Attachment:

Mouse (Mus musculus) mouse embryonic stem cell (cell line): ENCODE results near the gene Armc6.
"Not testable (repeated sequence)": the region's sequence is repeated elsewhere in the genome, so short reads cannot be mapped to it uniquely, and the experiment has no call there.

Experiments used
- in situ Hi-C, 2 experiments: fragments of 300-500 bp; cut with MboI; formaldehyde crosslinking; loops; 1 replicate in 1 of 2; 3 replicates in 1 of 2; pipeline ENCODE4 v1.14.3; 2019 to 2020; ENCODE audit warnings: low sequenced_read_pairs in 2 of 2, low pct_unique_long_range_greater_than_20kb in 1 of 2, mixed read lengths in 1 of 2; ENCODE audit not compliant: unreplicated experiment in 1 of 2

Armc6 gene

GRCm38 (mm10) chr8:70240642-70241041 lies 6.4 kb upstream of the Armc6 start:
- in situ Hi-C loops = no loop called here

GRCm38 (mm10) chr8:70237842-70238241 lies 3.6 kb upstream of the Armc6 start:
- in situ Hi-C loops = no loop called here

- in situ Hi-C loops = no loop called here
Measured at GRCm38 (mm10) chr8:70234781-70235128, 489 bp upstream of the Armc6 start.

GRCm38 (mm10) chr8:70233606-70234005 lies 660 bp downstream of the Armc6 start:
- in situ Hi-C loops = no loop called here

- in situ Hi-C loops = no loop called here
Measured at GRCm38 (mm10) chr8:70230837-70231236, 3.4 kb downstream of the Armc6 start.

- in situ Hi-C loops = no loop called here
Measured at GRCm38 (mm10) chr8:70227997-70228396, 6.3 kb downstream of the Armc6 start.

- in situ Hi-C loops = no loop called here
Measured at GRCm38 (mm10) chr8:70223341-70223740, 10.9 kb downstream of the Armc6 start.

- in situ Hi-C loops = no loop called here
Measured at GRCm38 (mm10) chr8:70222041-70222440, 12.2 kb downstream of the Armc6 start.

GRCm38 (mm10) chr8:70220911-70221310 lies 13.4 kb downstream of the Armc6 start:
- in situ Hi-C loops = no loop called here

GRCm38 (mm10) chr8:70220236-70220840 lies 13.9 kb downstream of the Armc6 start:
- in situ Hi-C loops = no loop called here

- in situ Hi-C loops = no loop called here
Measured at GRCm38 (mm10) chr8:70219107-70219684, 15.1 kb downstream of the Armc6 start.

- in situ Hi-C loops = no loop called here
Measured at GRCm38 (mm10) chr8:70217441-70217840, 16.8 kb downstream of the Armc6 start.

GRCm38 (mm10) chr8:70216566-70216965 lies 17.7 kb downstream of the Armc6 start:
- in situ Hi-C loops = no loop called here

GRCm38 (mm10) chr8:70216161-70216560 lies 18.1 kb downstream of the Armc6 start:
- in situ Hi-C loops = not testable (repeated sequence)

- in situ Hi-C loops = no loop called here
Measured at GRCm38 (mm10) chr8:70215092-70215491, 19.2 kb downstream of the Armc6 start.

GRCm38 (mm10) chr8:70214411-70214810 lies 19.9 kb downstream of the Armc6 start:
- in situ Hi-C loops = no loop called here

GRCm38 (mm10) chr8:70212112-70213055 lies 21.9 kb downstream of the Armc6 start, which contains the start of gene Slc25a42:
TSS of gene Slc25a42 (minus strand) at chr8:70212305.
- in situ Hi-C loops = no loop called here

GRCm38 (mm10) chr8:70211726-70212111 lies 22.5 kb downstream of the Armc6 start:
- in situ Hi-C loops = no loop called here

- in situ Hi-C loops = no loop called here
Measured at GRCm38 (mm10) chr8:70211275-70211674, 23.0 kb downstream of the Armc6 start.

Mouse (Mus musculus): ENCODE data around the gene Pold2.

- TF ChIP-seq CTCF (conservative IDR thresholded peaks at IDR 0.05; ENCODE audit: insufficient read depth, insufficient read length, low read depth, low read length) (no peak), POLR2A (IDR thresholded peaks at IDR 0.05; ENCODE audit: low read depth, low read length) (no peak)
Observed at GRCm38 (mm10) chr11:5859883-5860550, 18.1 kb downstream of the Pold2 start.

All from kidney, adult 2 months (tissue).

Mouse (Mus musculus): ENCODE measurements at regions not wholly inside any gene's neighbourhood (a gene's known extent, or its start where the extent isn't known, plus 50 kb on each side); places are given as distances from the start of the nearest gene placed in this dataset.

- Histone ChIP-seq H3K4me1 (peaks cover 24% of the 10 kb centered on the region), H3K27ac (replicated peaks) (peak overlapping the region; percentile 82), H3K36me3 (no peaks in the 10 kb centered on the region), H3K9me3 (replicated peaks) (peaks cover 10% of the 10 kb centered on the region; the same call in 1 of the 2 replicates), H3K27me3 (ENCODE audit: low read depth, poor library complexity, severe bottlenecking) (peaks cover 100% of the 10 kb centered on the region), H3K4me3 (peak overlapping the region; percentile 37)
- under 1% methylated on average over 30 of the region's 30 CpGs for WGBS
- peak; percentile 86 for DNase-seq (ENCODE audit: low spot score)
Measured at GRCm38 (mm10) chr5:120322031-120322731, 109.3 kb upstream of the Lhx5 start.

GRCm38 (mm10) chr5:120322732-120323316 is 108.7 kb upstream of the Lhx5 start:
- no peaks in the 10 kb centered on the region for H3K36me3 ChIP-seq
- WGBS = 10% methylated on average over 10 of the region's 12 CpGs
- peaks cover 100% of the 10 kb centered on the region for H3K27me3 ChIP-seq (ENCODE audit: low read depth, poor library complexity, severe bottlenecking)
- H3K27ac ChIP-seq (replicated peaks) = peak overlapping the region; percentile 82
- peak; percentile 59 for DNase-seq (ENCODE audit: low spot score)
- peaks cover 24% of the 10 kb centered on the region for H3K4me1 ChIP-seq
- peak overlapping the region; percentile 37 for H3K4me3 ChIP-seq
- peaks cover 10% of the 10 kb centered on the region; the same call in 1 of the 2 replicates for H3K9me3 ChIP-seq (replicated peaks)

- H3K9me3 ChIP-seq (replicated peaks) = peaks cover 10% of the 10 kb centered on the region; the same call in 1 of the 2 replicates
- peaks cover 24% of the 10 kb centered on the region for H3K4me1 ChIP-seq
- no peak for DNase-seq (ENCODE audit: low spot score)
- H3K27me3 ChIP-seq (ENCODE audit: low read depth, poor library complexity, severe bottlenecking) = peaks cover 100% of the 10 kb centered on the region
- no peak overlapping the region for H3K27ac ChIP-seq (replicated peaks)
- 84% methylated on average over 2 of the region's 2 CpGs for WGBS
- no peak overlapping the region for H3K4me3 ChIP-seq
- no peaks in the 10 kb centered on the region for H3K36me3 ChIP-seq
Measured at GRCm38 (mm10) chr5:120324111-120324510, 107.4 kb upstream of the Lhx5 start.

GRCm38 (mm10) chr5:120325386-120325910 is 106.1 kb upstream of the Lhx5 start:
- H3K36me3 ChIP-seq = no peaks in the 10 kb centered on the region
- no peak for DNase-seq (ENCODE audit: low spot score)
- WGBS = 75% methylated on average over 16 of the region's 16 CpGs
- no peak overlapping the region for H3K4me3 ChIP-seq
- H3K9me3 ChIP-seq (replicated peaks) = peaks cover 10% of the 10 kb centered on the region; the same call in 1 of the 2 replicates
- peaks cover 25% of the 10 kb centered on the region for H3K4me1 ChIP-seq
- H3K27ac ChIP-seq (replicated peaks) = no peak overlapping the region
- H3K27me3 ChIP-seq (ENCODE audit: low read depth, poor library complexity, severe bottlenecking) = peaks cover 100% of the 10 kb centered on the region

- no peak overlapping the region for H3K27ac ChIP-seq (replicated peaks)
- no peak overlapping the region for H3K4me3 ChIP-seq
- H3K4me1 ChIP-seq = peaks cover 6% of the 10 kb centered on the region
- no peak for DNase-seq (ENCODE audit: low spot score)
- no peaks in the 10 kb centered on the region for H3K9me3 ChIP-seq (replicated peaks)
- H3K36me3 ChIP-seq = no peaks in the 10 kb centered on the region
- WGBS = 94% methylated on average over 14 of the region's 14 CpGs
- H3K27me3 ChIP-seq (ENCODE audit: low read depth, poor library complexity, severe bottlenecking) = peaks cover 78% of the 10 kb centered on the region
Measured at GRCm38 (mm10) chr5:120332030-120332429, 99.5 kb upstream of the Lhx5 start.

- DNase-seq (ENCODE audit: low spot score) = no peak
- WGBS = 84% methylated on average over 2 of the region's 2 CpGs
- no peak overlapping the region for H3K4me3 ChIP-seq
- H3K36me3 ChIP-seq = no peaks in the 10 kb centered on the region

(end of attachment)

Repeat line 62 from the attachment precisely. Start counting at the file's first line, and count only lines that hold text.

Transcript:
- peaks cover 10% of the 10 kb centered on the region; the same call in 1 of the 2 replicates for H3K9me3 ChIP-seq (replicated peaks)